A Short History of Personal Computers

Jim Glanville

Radio Shack TRS-80 Model I

On their way home from school recently, a couple of neighborhood middle schoolers briefly stopped by to visit with this columnist and his wife.

One of them needed to borrow a house key that we keep for emergencies.

We sat around the kitchen table and not surprisingly talked about history. In answer to a question, one of them reached into her bag, pulled out a small computer, logged on to the Internet thanks to her friend’s home network and password, and rapidly found the answer.

The same week of their visit, the “Wall Street Journal” published a long article titled “Radio Shack Readies Plan for Survival.” The article reported that fewer than 100 Radio Shack brick-and-mortar stores remain, and the second company bankruptcy period is drawing to an end.

The Radio Shack store on Country Club Drive in Blacksburg closed in 2015 and stands unoccupied.

The middle schoolers and the “Journal” article got me thinking about the history of computers and reflecting on the amazing changes I have lived through since the first computers intended for personal use at home began to be mass marketed 40 years ago.

My first home computer was a Radio Shack TRS-80 Model I. The “Journal” article published a picture of Model I on display at a Boston computer show in 1977. The accompanying picture here shows a Radio Shack TRS-80 Model I courtesy of Wikipedia Commons.

In 1977, the arrival of the trio of the TRS-80 Model I, Commodore PET and Apple II began the home computer era. Primitive and limited at their inception, all of these machines improved rapidly, especially with hobbyists and aficionados contributing mightily to the development of software.

Big companies had been purchasing large computer systems for a decade or more, but in 1977 these big systems were far out of the consumer’s price range.

Tasks favored by early home computers users included playing games, word processing and communicating with other computers and bulletin boards via a telephone interface. In an infant version of the Internet, a home computer user could plug the earpiece and mouthpiece of a standard telephone into a “telephone interface,” which was a modem with two big rubber holes that could exchange information with a remote computer via a series of squeals.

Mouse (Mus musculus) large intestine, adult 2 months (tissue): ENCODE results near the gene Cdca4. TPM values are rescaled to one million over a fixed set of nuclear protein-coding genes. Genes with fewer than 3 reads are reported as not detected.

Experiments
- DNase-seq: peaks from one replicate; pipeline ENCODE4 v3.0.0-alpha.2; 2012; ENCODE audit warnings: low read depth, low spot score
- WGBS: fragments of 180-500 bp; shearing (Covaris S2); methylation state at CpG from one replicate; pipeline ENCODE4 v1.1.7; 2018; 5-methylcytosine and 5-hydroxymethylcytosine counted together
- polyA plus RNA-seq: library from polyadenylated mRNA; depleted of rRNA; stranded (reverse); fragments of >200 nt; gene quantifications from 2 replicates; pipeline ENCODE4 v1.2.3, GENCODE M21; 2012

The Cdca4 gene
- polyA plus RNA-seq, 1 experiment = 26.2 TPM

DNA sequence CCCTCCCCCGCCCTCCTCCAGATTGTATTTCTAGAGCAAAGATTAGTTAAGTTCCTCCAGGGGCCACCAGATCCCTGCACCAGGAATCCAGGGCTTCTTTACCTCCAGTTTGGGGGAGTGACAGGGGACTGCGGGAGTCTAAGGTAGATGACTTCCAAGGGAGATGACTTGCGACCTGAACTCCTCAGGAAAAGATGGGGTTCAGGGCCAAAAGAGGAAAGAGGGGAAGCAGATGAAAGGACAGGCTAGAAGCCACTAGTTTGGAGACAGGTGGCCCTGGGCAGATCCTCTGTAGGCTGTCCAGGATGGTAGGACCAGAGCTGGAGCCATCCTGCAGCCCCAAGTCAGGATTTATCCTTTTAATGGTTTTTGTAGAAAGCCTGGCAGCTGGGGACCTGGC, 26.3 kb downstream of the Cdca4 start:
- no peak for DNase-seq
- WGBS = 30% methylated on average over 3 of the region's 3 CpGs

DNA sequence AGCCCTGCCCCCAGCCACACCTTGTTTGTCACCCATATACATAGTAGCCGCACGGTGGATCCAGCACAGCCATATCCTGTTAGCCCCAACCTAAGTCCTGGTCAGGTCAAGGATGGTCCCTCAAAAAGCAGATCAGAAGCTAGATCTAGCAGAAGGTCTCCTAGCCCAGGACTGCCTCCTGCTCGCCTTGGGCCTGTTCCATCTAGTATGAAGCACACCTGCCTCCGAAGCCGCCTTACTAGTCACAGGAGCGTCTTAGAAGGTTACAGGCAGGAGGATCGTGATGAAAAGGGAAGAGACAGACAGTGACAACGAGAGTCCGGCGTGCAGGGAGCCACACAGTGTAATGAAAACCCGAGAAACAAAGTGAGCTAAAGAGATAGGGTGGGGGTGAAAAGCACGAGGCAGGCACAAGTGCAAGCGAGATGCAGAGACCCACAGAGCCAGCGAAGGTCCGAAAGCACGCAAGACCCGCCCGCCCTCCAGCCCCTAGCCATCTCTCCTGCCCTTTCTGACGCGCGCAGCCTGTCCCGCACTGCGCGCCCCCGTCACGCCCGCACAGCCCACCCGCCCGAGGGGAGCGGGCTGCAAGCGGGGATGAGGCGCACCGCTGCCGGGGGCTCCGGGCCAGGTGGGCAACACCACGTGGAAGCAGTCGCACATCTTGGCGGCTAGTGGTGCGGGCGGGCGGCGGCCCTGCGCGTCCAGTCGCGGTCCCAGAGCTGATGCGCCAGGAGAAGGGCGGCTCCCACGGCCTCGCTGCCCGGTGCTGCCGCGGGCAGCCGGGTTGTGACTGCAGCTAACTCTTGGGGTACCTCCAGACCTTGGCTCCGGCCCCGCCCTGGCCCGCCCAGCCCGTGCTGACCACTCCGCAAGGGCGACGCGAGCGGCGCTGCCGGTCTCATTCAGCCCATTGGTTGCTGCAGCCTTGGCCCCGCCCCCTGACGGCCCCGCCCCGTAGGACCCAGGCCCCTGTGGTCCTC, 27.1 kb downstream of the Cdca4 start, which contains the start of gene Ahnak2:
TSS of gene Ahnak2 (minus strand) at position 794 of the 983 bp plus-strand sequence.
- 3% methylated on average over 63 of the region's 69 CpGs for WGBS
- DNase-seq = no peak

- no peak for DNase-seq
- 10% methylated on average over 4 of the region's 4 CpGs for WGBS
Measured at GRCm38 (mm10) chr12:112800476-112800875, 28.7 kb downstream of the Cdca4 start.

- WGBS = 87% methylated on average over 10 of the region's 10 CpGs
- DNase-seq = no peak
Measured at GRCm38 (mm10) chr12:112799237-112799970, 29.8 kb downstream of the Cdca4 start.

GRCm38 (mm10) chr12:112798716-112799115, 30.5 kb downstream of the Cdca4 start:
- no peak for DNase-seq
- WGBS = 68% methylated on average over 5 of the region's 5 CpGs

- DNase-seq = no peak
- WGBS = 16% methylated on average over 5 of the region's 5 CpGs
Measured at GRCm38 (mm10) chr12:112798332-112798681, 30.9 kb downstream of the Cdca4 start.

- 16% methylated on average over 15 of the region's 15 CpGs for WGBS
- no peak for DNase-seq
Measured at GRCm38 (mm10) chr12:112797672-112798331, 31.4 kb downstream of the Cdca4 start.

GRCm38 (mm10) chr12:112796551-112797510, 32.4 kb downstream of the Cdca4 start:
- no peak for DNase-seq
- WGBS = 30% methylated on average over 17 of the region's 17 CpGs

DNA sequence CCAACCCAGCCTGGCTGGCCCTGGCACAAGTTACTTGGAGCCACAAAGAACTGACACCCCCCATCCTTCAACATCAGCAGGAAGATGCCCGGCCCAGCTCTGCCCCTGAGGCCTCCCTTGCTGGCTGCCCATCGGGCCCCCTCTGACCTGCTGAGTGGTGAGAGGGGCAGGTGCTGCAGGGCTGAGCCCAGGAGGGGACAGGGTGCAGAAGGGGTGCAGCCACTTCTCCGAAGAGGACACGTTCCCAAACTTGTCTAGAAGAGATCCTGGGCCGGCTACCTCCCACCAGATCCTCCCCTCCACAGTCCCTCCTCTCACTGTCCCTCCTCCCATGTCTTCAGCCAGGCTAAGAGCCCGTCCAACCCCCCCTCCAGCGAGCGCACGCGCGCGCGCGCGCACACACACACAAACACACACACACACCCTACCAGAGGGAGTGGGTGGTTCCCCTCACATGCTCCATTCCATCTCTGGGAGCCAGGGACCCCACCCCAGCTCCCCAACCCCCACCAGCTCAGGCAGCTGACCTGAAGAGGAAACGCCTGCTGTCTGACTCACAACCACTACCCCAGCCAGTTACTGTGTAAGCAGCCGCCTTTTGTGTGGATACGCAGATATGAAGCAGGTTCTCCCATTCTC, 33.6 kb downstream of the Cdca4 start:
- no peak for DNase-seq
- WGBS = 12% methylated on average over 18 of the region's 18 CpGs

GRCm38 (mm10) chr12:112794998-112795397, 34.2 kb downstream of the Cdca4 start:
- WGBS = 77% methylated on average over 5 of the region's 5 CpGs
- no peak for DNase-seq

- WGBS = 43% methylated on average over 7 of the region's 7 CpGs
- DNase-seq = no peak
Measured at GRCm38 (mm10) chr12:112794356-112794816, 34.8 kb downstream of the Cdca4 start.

Small businesses quickly adopted personal computers for tasks such as word processing, storing mailing lists, and bookkeeping. Lawyers offices were quick to adopt computers for preparing legal documents, many of which used standard text customized with the names of individual clients added in by the computer.

I bought my first TRS-80 in 1980 and a daisy wheel printer with a Radio Shack Scripsit word processor in 1981. Soon followed disk drives (using 5½-inch floppies) and many independently written disk operating systems (DOSs).

My favorite DOS was Ultrados, subsequently updated, expanded, and renamed Multidos. A little later came a superb, independently written word processor called Lazywriter. With some upgrades, and TRS-80 Models III and IV, that setup served my needs well into the era of the IBM-PC.

There is an interesting and detailed autobiographical book about the Radio Shack period of home computers and DOSs written by the Lazywriter team of Theresa and David Welsh. It is titled “Priming the Pump: How TRS-80 Enthusiasts Helped Spark the PC Revolution” (Ferndale, Michigan, Seeker Books, 2007).

These days, one of my home computers is a custom-built desktop machine running the venerable Windows 98 operating system. Its principal function is as a typewriter with modern word processing capability and vast amounts of storage. Its special value is that it is never connected to the Internet, which means that it is 100 percent secure, and nobody but me ever changes anything about it.

Another of my home computers is a Windows 7 laptop. It principally reads my email, connects me to the Internet and suffers from all the dangers to which an online computer is exposed. Some program or other on this laptop machine is always getting updated. Much of the time these updates are transparent to me; some of the time they make things work differently. Updates that seemingly make changes just for the sake of change are invariably irritating. Why is Java forever asking to be updated?

The next time they visit I will ask the middle schoolers if they ever saw a typewriter, probably not.

Jim Glanville is a retired chemist living in Blacksburg. He has been publishing and lecturing for more than a decade about the history of Southwest Virginia.

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